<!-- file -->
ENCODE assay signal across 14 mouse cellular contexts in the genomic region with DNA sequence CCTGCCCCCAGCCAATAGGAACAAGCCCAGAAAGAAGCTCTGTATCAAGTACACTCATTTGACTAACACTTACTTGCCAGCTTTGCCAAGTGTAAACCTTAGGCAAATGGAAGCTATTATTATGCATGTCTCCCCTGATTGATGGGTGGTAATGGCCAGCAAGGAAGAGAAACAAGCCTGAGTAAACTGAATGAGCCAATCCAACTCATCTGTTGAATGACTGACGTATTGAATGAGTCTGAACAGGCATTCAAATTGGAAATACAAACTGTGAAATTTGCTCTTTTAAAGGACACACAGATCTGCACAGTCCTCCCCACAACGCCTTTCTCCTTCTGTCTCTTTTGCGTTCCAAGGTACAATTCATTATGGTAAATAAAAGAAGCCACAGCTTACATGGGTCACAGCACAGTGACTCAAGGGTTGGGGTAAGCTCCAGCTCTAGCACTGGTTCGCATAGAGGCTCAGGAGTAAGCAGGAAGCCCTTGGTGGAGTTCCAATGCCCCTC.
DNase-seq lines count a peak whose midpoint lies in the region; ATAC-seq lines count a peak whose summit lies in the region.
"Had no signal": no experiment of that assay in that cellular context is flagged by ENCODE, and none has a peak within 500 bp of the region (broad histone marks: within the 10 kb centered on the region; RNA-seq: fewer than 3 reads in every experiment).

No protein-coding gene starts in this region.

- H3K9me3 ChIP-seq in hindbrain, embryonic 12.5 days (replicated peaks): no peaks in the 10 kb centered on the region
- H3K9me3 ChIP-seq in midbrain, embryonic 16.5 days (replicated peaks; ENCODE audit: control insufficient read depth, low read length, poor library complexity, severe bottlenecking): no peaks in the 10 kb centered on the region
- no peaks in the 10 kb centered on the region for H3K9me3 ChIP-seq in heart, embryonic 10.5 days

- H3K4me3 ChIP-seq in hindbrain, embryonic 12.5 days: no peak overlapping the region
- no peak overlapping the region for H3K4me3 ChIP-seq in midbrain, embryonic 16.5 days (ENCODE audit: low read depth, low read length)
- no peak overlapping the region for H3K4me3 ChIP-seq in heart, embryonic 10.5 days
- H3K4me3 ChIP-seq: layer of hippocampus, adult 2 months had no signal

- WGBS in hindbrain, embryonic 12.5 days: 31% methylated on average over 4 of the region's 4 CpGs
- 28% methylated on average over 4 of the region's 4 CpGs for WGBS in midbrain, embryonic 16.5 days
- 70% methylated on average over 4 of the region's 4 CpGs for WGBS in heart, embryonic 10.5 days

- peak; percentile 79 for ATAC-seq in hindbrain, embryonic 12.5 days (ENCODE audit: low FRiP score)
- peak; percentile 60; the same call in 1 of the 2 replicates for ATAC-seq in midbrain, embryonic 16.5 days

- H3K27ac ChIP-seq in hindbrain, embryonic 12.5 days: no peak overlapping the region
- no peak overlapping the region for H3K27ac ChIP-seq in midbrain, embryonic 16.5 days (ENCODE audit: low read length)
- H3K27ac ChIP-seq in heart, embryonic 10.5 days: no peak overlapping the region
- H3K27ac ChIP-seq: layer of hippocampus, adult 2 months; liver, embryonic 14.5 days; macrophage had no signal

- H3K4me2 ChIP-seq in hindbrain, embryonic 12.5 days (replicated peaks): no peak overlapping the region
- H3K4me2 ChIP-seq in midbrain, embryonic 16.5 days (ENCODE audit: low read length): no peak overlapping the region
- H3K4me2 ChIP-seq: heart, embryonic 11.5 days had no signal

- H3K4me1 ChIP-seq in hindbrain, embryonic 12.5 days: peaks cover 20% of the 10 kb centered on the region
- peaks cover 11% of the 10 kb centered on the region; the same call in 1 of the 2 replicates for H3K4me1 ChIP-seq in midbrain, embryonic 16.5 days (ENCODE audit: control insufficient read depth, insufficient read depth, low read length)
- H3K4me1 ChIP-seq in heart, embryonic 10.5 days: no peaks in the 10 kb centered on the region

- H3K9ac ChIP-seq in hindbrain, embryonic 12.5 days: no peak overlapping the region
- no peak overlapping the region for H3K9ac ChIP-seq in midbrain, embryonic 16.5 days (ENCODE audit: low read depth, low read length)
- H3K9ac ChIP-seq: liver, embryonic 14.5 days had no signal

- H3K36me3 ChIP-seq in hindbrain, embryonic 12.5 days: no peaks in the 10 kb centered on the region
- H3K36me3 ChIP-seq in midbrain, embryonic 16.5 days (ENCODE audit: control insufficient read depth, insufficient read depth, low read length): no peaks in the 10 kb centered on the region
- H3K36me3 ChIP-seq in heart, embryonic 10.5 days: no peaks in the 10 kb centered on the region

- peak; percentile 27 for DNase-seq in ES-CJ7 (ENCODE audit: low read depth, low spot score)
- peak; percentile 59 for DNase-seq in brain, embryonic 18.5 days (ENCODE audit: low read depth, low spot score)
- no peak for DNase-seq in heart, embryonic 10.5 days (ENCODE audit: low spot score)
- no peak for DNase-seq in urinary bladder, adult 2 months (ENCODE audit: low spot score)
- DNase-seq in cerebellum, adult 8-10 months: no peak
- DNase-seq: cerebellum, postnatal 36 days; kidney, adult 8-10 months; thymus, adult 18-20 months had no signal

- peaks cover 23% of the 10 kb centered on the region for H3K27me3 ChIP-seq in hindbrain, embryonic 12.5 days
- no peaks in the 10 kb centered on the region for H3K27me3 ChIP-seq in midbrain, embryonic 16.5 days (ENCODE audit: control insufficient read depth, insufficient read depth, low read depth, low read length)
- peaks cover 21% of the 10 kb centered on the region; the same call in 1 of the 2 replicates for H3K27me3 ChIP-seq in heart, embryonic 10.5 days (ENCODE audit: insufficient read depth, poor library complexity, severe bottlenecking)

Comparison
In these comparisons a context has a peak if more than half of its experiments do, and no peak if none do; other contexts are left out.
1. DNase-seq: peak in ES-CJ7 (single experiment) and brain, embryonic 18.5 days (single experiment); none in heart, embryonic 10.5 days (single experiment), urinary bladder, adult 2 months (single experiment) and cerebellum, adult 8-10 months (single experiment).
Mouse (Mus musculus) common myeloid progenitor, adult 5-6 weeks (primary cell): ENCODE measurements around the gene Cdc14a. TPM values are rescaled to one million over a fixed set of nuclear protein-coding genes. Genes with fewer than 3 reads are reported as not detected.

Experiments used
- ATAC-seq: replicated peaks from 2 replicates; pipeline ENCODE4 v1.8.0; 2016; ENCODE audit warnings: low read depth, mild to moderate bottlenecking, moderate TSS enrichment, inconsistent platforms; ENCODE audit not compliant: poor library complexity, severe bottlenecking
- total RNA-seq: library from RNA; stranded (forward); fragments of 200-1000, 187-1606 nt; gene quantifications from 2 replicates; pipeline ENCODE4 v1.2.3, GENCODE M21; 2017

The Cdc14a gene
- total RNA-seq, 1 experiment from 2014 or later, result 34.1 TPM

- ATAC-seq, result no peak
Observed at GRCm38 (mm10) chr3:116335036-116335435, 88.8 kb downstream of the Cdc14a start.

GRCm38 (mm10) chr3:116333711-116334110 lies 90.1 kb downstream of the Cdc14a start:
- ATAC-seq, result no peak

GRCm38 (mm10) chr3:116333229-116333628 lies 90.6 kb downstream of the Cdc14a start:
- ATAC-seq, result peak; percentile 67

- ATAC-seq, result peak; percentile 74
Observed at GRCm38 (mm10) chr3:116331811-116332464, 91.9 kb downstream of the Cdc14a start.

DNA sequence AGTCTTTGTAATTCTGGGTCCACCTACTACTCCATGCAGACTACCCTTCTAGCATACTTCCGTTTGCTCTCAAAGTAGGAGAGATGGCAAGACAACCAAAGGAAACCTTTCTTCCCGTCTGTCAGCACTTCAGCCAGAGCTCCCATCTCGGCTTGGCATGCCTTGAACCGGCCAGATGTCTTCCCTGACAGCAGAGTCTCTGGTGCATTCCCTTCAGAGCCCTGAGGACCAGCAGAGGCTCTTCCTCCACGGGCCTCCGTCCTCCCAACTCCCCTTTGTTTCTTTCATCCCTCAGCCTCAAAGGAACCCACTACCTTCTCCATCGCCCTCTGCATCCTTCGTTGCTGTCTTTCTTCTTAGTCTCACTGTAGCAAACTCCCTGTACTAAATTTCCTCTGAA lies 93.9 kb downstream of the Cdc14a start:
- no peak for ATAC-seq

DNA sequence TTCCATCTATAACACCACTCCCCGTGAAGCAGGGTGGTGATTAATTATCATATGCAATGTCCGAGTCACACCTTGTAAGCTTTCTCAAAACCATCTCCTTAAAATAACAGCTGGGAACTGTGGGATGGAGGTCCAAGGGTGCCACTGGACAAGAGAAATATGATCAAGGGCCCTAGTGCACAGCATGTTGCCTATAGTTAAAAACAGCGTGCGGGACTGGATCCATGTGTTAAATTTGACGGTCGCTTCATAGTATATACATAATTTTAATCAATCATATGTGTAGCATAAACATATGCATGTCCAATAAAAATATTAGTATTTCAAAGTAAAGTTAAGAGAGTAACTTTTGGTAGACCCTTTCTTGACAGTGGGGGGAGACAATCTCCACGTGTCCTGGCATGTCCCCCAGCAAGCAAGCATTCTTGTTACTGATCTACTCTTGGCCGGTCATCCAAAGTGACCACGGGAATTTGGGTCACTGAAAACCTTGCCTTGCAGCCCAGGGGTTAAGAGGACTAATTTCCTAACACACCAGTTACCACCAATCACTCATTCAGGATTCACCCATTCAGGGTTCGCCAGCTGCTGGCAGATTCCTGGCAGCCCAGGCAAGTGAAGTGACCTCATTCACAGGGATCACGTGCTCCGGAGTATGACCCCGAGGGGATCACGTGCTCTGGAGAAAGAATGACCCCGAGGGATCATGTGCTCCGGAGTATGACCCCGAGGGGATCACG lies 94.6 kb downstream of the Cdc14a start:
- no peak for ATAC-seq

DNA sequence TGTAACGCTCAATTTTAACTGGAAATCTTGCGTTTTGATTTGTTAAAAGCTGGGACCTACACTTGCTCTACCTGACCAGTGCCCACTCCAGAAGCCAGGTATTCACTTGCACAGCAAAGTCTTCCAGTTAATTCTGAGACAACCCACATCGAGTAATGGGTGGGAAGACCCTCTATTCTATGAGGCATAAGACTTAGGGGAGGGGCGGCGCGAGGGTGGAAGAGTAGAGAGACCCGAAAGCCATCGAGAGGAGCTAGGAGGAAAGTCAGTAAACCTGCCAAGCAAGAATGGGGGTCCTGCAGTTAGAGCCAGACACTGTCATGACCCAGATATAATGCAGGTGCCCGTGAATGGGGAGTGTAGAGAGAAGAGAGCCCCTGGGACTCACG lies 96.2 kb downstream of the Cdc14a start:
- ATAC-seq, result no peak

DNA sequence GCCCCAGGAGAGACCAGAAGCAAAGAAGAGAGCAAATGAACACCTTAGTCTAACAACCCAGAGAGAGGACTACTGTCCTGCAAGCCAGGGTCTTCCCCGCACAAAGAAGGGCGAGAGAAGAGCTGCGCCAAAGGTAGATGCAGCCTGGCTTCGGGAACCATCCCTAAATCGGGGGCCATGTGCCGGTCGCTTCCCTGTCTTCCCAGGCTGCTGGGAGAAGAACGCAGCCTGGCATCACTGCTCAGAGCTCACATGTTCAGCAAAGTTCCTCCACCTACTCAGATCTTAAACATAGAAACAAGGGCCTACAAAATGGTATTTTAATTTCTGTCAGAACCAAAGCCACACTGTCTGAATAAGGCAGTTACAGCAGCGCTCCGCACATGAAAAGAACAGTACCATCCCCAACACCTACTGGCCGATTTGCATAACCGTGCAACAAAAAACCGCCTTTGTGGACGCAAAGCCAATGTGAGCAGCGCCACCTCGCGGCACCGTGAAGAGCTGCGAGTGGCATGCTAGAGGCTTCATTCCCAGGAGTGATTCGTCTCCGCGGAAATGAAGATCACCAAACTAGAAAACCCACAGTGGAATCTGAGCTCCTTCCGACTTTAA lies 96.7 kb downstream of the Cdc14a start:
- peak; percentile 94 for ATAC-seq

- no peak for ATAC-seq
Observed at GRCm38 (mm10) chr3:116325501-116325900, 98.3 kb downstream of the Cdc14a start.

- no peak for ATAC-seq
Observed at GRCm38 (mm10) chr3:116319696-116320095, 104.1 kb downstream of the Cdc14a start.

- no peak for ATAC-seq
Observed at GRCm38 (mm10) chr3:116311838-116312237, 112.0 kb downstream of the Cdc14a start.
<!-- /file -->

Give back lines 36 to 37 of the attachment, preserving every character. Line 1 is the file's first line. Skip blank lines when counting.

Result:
- no peak for DNase-seq in urinary bladder, adult 2 months (ENCODE audit: low spot score)
- DNase-seq in cerebellum, adult 8-10 months: no peak